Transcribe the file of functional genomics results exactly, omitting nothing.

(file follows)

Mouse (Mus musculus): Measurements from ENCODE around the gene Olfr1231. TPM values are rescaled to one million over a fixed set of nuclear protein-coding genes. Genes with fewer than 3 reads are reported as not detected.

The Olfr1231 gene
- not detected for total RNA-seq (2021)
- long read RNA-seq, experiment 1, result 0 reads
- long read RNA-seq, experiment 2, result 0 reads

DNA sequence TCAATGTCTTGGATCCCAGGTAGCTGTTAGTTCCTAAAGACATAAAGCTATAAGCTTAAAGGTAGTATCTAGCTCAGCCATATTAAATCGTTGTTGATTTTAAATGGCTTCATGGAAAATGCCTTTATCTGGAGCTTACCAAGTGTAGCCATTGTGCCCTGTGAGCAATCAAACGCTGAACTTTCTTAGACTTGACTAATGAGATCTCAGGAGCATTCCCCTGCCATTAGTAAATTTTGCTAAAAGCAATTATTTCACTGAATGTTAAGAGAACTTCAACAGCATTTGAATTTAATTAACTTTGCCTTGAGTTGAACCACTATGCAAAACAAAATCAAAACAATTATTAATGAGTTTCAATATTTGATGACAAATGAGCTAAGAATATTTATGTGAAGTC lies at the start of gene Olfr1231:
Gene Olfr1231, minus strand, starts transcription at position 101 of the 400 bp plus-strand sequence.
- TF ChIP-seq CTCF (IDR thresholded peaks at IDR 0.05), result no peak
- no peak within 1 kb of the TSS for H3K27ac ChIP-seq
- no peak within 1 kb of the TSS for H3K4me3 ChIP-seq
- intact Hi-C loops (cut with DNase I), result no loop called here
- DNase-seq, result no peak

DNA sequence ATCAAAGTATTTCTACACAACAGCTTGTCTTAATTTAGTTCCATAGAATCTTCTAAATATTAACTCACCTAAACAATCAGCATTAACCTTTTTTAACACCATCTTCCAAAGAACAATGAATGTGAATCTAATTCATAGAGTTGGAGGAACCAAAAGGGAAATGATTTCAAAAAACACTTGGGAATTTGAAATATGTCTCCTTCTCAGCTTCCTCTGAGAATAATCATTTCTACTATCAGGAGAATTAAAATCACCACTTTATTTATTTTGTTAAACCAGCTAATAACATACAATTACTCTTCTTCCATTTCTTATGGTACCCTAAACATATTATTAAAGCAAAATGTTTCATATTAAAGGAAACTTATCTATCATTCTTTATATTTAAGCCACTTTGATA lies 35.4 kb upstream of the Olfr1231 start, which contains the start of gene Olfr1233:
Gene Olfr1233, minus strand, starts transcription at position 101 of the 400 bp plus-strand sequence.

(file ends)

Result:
Mouse (Mus musculus): Measurements from ENCODE around the gene Olfr1231. TPM values are rescaled to one million over a fixed set of nuclear protein-coding genes. Genes with fewer than 3 reads are reported as not detected.

The Olfr1231 gene
- not detected for total RNA-seq (2021)
- long read RNA-seq, experiment 1, result 0 reads
- long read RNA-seq, experiment 2, result 0 reads

DNA sequence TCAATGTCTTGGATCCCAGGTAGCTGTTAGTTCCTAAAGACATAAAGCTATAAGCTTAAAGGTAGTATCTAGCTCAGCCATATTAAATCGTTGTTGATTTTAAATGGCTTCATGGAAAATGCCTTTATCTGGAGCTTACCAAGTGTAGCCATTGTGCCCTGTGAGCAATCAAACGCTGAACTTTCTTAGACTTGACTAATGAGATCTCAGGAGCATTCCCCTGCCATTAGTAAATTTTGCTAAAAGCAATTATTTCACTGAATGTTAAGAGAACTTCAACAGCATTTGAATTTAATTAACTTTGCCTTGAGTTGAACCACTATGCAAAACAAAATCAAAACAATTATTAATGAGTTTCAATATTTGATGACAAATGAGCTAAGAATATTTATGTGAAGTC lies at the start of gene Olfr1231:
Gene Olfr1231, minus strand, starts transcription at position 101 of the 400 bp plus-strand sequence.
- TF ChIP-seq CTCF (IDR thresholded peaks at IDR 0.05), result no peak
- no peak within 1 kb of the TSS for H3K27ac ChIP-seq
- no peak within 1 kb of the TSS for H3K4me3 ChIP-seq
- intact Hi-C loops (cut with DNase I), result no loop called here
- DNase-seq, result no peak

DNA sequence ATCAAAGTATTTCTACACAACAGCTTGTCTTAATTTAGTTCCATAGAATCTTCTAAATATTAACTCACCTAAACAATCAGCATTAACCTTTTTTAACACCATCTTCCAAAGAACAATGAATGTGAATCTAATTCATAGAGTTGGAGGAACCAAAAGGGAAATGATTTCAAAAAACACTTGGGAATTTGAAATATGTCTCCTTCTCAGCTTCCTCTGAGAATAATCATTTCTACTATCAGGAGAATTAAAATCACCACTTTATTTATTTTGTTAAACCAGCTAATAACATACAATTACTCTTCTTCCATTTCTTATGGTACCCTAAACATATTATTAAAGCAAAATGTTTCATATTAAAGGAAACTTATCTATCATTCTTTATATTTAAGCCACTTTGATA lies 35.4 kb upstream of the Olfr1231 start, which contains the start of gene Olfr1233:
Gene Olfr1233, minus strand, starts transcription at position 101 of the 400 bp plus-strand sequence.